Reviewing the Xbox One X is weird. At a basic level, all there is to say is that it’s an Xbox One with much better graphics. If you don’t have a 4K TV or you generally don’t care about graphics, there’s little reason to purchase a One X.
But this console wasn’t built for such people. The Xbox One X is about raw power, and it’s a testament to Microsoft’s engineering that it managed to fit it all in a package this size.
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And really, it’s tiny. It’s kind of crazy to realize the Xbox One X is just as small as the Xbox One S – 40 percent smaller than the original Xbox One – but is about four times as powerful. The comparison holds up against the PS4 Pro too, which takes up a significantly larger footprint despite a lower teraflop count.
That said, the design itself is pretty safe – perhaps a tad boring. The contrasting white of the Xbox One S makes for a much more interesting look, if you ask me, but inconspicuous is better than ugly. I prefer its blocky aesthetic to the PS4, and it’s miles ahead of the original Xbox One.
All that being said, my favorite thing about the Xbox One X’s design is at practical detail – the topside is no longer vented. That means you can stack other things on top of it without worrying about your console overheating. Also, considering I have a sneaking suspicion my original Xbox One died because someone spilled something on it, it’s nice to know I don’t have to worry about that on the new model.
Once you turn it on, navigating the UI is pretty much identical to its predecessors. It’s the same basic software experience – if a bit faster – using the recently updated dashboard with Microsoft’s Fluent Design elements. It gets the job done, and it’s more customizable than ever, but it still feels a little cluttered with the sheer number of options Microsoft throws at you. I like the wider variety of things to pin to your home screen and that it’s easier to access to your games from anywhere, but I still don’t find the UI as intuitive or fluid as Sony’s.
On a related note: despite the console’s 4K gaming chops, for some reason the UI itself doesn’t seem to be running in 4K. As far as I can tell, text, app logos, and UI elements have just been upscaled from 1080p. It’s not a huge bother since you don’t spend that much time in the dashboard anyway, but it comes off as a lack of polish.
One thing Microsoft does have over Sony is the ability to play 4K HDR Blu-Rays. This was the case with the Xbox One S too, but it’s still worth contrasting with the PS4 Pro, which has no such feature. Coupled with HDMI passthrough, it goes a long way towards helping the Xbox family feel like the superior machine for overall media consumption.
But of course, you buy the Xbox One X for the games, and so far, it delivers. I say ‘so far’ because the selection of games that had been updated with Xbox One X support during my testing period was limited to a handful of titles, none of which I could directly compare to the PS4 Pro.
Like the PS4 Pro, how much the Xbox One X delivers on improved graphics will depend heavily on developers, but early results are encouraging. I spent a few hours playing the new ‘Super Lucky’s Tale,’ a game with a gorgeous, cutesy art style, running smoothly at 4K 60fps (albeit without HDR for some reason). ‘Gears of War 4’ uses 4K HDR at 30 fps and looks stunning. ‘Quantum Break,’ on the other hand, runs at ‘only’ 1440p (enhanced via reconstruction), but I didn’t really notice much of a difference at normal viewing distances. It looks really good, and it would be hard to go back to sub-1080p resolutions.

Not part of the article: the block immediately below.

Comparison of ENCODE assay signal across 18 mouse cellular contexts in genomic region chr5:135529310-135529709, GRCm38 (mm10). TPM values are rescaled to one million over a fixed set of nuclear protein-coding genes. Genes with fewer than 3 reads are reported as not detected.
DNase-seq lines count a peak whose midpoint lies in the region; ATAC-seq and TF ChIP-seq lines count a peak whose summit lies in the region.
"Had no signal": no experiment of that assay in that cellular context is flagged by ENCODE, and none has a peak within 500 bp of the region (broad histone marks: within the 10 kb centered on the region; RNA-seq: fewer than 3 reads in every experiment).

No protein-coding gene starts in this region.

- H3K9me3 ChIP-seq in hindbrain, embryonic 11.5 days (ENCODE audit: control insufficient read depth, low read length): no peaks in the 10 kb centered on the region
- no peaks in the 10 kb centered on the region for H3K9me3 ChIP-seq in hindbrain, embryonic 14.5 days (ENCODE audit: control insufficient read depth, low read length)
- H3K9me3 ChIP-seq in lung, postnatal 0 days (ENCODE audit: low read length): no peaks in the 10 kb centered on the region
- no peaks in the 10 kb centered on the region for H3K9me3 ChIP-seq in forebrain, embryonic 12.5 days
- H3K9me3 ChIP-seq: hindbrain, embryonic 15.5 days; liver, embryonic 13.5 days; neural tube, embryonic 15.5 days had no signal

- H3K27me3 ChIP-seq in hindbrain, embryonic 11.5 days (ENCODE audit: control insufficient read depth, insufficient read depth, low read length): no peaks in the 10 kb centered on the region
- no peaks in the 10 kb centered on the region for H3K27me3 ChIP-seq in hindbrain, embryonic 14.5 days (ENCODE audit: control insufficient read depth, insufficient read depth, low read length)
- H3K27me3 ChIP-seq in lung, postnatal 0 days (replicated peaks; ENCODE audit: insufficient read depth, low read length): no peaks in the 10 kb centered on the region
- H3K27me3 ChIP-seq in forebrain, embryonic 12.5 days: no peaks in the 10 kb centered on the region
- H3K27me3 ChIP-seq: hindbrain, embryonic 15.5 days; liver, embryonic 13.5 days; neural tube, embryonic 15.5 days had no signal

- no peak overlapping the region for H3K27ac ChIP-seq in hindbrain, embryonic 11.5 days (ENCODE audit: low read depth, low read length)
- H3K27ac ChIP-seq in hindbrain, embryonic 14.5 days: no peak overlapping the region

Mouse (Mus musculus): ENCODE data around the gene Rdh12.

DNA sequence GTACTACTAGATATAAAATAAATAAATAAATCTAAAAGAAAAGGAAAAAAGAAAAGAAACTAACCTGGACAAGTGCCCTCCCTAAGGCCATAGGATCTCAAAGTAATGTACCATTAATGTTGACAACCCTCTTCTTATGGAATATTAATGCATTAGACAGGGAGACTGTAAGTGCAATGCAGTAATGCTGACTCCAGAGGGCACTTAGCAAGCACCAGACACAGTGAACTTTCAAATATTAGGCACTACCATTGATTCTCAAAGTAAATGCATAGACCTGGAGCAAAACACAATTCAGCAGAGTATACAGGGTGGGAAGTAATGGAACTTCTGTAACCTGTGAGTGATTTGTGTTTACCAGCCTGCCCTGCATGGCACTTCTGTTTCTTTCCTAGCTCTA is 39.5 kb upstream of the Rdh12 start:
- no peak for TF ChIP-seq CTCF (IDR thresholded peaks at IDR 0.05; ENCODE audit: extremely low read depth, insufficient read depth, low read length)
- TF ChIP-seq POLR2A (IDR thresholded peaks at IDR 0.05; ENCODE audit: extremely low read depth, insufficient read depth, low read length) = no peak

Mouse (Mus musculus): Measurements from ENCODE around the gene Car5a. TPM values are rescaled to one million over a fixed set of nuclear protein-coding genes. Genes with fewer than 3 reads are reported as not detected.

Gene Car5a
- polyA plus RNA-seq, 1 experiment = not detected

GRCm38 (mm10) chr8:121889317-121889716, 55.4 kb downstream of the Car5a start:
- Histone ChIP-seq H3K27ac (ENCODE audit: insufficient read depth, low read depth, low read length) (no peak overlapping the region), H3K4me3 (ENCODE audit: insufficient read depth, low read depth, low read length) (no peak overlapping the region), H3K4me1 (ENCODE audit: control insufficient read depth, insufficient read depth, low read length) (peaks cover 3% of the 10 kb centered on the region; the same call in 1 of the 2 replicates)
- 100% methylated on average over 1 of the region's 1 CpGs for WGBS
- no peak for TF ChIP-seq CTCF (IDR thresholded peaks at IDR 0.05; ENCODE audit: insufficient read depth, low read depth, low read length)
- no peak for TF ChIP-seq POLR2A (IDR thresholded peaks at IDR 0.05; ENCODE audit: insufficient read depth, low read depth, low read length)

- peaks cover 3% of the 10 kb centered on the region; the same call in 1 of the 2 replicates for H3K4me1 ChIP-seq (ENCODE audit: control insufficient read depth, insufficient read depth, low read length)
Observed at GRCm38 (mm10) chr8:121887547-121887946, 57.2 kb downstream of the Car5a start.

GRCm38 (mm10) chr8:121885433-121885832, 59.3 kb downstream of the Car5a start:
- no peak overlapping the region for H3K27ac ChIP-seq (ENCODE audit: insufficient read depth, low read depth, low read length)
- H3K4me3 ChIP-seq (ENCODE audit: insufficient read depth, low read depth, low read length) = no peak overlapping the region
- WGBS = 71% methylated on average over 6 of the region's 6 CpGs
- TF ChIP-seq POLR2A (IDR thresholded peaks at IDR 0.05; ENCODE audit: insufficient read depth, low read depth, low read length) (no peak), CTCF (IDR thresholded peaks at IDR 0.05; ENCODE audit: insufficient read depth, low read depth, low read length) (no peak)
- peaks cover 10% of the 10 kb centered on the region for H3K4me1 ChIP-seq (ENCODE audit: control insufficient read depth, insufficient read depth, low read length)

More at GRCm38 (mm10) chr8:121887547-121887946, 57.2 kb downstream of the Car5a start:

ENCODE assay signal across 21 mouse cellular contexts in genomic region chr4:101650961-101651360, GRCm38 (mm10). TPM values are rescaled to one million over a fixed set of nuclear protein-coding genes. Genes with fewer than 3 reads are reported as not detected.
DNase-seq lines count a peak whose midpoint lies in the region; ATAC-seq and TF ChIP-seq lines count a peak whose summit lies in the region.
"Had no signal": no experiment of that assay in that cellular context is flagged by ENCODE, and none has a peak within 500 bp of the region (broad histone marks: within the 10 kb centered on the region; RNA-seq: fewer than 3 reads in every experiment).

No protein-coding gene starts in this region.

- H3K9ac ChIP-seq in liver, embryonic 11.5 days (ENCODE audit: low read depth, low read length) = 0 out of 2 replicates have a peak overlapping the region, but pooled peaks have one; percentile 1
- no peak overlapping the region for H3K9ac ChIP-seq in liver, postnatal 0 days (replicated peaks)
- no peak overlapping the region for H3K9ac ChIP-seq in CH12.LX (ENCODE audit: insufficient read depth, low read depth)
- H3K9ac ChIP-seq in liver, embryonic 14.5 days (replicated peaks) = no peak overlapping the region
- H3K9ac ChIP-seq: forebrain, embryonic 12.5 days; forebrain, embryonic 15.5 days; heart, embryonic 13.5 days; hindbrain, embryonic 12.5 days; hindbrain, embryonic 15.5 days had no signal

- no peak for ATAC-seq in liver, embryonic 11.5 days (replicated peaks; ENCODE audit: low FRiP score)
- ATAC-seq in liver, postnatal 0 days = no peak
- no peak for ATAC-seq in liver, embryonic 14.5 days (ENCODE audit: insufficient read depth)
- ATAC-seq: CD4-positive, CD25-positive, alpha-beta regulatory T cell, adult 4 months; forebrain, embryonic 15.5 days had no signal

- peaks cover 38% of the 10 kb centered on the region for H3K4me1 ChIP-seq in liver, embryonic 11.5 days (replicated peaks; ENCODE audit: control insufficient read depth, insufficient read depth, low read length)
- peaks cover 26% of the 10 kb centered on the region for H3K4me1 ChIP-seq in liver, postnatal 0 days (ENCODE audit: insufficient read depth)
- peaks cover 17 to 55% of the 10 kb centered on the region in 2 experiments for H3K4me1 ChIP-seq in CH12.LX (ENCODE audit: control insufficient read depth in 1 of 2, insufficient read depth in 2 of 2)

But the verdict is still out on how third party games will handle the Xbox One X’s power, and in practice, I don’t expect Xbox One X games to look that much better than PS4 Pro titles. Checkerboarding goes a long way for making up the gap in resolution, to the extent I doubt most gamers would notice the difference at the usual TV viewing distances. Microsoft might have a bigger advantage in pushing for more advanced effects and higher frame rates; I’d much rather see smooth, advanced effects over a marginal bump in sharpness.
As for games which haven’t been enhanced, I also spent some time playing Final Fantasy XV, whose One X patch is set to arrive sometime soon. I was pleased to find that none of the usual frame rate drips during intense battles and some graphically intensive regions were present on the One X, and load times were much faster. Hopefully that remains the case once the resolution is bumped up.
My biggest practical concern going into the Xbox One X review would be that it run loud and hot due to tight thermal constraints, but Microsoft’s engineers worked some magic. It is both quieter and cooler to the touch than the PS4 Pro running graphically intensive titles, and in fact, virtually as quiet as the Xbox One S.
Onepractical concern I didn’t consider was that 1TB definitely won’t be enough in the long run. 4K assets are huge, and chances are you’ll soon need to pony up for an external hard drive.
Like the PS4 Pro before it, the Xbox One X is a weird console. It improves graphical fidelity, but doesn’t meaningfully add to the core gaming experience. In Microsoft’s case, you don’t even have access to VR titles yet. As such, it’s not an obvious recommendation the way the usual generational upgrades would be. But as I’ve written before, it’s about time the old console cycle died anyway, and giving consumers the option to spend more money for better graphics is a good thing.
In other words, it’s up to you to decide whether the visual bump is worth your $500 for what basically amounts to the same gaming experience. For those who want to squeeze every ounce of graphical detail, the visual improvements are significant, and it’s remarkable that the Xbox One X manages to be the world’s most powerful console in such a small, quiet, and inconspicuous package.